Published: April 6, 2022
Robot turns to person entering the conversational group, even though she is not wearing a detectable hat like the other three members of the group.

To effectively participate in a group discussion, it's important to be able to identify who is present and direct your attention accordingly. For most people, this is not hard, but designing robots able to do the same thing is quite challenging. While robots are equipped with sensors for detecting the number of people in a group, they are not always accurate and, to date, there has been little research into how robots can confirm their assumptions and correct any errors they may have made.

However, last year, two researchers in ATLAS Institute's IRON Lab* developed a solution to this problem that is described in a paper published in the March Proceedings of the International Conference on Human-Robot Interaction  (HRI '22). The authors, Hooman Hedayati  (PhD computer science '20) and Daniel Szafir, assistant professor of computer science at UNC Chapel Hill and the former director of the ATLAS IRON Lab, proposed a method to overcome situations when conversational group (F-formation) detection algorithms fail.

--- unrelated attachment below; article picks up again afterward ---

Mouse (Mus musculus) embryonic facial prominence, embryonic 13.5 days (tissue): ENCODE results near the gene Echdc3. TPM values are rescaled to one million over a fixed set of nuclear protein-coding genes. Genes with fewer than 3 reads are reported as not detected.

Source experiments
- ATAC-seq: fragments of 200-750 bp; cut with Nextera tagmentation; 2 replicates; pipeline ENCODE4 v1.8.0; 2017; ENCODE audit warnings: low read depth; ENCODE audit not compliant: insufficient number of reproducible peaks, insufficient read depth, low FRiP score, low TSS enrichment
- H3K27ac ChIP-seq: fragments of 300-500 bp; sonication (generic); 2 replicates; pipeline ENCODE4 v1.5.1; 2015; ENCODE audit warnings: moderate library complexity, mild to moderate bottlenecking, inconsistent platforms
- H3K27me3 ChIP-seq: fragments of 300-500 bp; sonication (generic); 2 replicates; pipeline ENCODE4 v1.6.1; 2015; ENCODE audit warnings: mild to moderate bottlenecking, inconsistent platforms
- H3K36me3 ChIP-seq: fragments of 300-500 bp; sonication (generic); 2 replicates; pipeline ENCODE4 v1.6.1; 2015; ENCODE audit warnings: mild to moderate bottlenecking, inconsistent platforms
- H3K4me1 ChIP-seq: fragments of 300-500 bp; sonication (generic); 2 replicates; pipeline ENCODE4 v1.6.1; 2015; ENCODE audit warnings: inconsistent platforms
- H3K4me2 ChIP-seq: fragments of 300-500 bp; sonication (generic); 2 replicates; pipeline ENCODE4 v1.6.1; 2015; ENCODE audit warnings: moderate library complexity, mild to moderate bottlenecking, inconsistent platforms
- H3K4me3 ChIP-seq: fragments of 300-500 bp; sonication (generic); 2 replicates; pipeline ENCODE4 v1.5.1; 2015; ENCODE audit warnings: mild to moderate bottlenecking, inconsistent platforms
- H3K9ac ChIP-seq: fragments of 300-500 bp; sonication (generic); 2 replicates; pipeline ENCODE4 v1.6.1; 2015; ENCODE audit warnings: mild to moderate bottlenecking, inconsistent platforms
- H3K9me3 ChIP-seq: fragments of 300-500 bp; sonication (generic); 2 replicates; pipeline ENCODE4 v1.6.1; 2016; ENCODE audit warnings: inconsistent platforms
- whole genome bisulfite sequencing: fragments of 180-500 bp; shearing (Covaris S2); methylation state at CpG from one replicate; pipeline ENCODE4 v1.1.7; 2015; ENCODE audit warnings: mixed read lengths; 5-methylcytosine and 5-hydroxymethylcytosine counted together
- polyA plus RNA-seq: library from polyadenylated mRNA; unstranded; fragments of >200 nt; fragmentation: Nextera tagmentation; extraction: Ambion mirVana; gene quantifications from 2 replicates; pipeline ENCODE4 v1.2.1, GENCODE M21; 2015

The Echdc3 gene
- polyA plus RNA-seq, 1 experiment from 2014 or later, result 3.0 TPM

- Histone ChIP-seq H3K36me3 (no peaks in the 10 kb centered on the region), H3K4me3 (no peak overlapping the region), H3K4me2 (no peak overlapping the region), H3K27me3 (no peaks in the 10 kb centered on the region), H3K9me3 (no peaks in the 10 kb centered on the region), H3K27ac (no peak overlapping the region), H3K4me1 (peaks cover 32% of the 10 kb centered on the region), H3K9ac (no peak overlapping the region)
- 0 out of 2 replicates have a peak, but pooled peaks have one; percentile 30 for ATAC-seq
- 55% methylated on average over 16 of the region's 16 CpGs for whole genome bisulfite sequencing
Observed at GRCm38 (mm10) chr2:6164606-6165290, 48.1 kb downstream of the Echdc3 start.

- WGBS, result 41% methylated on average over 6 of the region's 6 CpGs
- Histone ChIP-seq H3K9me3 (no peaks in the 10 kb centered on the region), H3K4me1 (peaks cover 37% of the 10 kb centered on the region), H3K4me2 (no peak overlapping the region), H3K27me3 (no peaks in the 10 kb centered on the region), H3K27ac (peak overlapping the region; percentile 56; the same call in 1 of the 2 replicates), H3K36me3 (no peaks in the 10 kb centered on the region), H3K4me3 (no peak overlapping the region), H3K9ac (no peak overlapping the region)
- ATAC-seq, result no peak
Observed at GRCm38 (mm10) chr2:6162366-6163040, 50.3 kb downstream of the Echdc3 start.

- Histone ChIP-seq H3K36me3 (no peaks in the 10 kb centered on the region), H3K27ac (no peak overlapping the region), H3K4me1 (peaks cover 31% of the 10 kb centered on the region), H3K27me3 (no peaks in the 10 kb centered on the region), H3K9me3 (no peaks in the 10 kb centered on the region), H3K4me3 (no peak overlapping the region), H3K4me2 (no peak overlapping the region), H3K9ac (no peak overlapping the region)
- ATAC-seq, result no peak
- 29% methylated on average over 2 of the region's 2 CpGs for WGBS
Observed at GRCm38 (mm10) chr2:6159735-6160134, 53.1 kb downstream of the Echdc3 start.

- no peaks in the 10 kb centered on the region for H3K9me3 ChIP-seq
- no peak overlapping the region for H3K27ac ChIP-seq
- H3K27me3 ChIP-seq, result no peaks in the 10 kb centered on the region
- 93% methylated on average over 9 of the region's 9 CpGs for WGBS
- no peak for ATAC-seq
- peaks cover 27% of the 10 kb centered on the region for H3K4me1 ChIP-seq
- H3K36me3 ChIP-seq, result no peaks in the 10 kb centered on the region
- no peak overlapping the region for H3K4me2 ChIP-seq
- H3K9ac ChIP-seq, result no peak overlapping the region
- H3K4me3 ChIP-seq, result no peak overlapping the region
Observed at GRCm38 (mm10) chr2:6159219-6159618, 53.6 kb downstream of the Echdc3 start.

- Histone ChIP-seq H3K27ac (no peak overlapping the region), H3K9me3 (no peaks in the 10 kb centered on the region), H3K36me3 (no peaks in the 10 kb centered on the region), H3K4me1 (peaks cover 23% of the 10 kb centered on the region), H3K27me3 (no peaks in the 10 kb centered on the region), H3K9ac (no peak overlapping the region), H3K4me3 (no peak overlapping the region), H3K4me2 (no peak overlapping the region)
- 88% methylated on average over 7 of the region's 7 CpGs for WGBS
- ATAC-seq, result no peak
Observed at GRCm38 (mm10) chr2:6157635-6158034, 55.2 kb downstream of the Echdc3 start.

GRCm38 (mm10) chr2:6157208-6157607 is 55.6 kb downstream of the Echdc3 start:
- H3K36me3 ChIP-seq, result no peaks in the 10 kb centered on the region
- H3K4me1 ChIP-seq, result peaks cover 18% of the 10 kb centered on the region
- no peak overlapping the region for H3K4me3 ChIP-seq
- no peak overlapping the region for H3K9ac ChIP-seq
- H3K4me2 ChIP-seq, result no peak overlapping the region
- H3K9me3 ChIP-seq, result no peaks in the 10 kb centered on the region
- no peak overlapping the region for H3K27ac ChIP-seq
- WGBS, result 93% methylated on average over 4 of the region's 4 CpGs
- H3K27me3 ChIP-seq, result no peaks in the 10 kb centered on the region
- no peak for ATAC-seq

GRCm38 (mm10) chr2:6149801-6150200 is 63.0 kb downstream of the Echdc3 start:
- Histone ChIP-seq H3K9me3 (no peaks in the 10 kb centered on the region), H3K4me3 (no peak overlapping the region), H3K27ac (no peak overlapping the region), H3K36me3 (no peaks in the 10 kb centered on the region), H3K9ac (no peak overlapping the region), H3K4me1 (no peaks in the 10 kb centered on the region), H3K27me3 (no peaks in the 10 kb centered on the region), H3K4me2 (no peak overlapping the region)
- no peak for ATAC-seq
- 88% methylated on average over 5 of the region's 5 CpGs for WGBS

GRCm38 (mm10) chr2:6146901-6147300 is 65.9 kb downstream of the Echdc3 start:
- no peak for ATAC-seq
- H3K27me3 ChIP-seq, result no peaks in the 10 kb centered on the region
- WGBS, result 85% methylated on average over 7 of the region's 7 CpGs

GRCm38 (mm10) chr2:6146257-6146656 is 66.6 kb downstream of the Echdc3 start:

By studying different conversational group data sets, the researchers observed that relative to the size of a conversation group, people tend to stand in predictable locations relative to each other. Hedayati and Szafir then developed a system for identifying high probability regions where people are likely to stand in a group relative to a single participant. Using that system, the robot can reason when another person in the conversation hasn't been detected and correct their error. 

The first model estimates the true size of a conversational group, where only some participants were detected. The second model predicts the locations where any undetected participants are likely to be standing. Together, these models may improve detection algorithms and a robot's ability to detect members of a group and participate more seamlessly in a conversation.

*Following Szafir's departure last summer, the ATLAS IRON Lab was closed.



Hooman Hedayati and Daniel Szafir. 2022. Predicting Positions of People in Human-Robot Conversational Groups. In Proceedings of the 2022 ACM/IEEE International Conference on Human-Robot Interaction (HRI '22). IEEE Press, 402–411 (March 7-10, 2022—virtual, originally Hokkaido, Japan).